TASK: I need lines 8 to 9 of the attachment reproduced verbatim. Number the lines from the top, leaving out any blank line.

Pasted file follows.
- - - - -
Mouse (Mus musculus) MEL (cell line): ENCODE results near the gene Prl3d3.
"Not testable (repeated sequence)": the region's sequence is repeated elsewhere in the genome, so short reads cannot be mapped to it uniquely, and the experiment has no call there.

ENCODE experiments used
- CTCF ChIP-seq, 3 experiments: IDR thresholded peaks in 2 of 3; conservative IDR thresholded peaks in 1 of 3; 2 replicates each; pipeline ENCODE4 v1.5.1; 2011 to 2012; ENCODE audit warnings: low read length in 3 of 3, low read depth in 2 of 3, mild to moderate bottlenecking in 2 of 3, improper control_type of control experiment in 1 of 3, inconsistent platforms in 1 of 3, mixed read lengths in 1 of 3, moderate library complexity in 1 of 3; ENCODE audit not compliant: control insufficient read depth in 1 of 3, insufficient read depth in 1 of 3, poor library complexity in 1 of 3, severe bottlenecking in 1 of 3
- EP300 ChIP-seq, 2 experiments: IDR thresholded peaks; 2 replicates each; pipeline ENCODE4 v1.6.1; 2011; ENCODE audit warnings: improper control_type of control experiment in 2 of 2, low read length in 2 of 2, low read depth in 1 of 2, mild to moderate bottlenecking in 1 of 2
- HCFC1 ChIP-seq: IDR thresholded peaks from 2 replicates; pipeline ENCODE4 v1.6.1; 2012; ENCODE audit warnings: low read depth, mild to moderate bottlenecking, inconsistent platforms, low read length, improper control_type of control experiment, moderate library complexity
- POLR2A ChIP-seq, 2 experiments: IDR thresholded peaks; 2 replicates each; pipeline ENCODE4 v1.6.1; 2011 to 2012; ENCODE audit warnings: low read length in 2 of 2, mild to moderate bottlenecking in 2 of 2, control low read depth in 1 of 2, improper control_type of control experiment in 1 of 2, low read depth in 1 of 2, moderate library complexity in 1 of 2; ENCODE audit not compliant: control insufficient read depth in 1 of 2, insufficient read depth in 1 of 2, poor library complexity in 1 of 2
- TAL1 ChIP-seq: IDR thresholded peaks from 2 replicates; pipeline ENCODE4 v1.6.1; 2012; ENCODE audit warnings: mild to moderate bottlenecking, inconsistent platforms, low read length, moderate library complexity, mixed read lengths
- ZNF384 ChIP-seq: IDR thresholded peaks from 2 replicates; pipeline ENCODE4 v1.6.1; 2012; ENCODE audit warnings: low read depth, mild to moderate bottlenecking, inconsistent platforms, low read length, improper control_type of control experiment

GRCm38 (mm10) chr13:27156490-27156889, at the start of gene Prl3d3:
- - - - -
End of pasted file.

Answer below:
- TAL1 ChIP-seq: IDR thresholded peaks from 2 replicates; pipeline ENCODE4 v1.6.1; 2012; ENCODE audit warnings: mild to moderate bottlenecking, inconsistent platforms, low read length, moderate library complexity, mixed read lengths
- ZNF384 ChIP-seq: IDR thresholded peaks from 2 replicates; pipeline ENCODE4 v1.6.1; 2012; ENCODE audit warnings: low read depth, mild to moderate bottlenecking, inconsistent platforms, low read length, improper control_type of control experiment